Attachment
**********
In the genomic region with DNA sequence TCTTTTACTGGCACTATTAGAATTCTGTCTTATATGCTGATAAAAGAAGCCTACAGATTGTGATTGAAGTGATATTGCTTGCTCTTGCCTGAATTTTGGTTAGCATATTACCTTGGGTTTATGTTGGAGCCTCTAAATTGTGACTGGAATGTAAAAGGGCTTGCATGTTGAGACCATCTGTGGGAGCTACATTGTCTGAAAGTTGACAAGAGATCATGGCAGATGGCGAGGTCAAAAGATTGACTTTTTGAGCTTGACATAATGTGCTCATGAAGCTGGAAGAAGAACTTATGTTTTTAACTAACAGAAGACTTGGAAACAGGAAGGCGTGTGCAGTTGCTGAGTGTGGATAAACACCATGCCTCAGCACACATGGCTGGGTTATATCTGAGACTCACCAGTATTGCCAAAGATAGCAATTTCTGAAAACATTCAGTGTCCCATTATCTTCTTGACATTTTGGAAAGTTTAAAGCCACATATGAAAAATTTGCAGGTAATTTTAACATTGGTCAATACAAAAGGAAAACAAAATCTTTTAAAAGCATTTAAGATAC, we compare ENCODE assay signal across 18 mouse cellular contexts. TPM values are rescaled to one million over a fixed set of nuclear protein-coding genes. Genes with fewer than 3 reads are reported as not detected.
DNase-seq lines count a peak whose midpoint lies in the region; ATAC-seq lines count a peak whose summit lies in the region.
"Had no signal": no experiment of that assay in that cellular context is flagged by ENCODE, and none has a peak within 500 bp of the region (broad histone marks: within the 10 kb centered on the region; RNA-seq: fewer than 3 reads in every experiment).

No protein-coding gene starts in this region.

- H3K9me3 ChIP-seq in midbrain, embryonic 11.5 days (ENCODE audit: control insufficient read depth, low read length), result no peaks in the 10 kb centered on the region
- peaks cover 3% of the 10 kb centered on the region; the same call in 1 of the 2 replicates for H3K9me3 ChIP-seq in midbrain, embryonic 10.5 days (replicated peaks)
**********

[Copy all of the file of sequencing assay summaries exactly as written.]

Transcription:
In the genomic region with DNA sequence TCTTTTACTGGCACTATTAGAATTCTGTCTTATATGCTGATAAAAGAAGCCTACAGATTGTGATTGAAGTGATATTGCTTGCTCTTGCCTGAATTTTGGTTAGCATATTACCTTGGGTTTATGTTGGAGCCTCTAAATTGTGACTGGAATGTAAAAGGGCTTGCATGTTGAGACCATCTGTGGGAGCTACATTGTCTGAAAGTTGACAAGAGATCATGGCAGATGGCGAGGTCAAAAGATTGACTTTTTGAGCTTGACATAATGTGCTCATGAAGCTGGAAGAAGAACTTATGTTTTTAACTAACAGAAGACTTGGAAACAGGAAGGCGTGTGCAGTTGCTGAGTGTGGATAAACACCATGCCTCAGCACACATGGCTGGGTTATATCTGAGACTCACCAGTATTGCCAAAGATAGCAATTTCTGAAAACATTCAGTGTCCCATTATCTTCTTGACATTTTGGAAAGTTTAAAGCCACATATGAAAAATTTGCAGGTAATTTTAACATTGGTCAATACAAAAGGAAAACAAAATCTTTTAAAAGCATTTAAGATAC, we compare ENCODE assay signal across 18 mouse cellular contexts. TPM values are rescaled to one million over a fixed set of nuclear protein-coding genes. Genes with fewer than 3 reads are reported as not detected.
DNase-seq lines count a peak whose midpoint lies in the region; ATAC-seq lines count a peak whose summit lies in the region.
"Had no signal": no experiment of that assay in that cellular context is flagged by ENCODE, and none has a peak within 500 bp of the region (broad histone marks: within the 10 kb centered on the region; RNA-seq: fewer than 3 reads in every experiment).

No protein-coding gene starts in this region.

- H3K9me3 ChIP-seq in midbrain, embryonic 11.5 days (ENCODE audit: control insufficient read depth, low read length), result no peaks in the 10 kb centered on the region
- peaks cover 3% of the 10 kb centered on the region; the same call in 1 of the 2 replicates for H3K9me3 ChIP-seq in midbrain, embryonic 10.5 days (replicated peaks)